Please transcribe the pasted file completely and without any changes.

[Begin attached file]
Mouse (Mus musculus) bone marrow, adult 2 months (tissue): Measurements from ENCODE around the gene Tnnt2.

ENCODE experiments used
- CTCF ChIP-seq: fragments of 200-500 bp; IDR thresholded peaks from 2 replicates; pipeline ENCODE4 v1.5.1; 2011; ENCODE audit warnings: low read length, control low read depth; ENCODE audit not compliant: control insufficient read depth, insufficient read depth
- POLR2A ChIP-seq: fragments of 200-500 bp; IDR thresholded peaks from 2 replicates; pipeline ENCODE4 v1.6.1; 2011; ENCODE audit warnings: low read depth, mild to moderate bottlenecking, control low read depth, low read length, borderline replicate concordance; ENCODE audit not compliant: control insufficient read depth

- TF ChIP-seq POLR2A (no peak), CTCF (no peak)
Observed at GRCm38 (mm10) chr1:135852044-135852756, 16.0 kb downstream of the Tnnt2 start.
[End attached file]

Mouse (Mus musculus) bone marrow, adult 2 months (tissue): Measurements from ENCODE around the gene Tnnt2.

ENCODE experiments used
- CTCF ChIP-seq: fragments of 200-500 bp; IDR thresholded peaks from 2 replicates; pipeline ENCODE4 v1.5.1; 2011; ENCODE audit warnings: low read length, control low read depth; ENCODE audit not compliant: control insufficient read depth, insufficient read depth
- POLR2A ChIP-seq: fragments of 200-500 bp; IDR thresholded peaks from 2 replicates; pipeline ENCODE4 v1.6.1; 2011; ENCODE audit warnings: low read depth, mild to moderate bottlenecking, control low read depth, low read length, borderline replicate concordance; ENCODE audit not compliant: control insufficient read depth

- TF ChIP-seq POLR2A (no peak), CTCF (no peak)
Observed at GRCm38 (mm10) chr1:135852044-135852756, 16.0 kb downstream of the Tnnt2 start.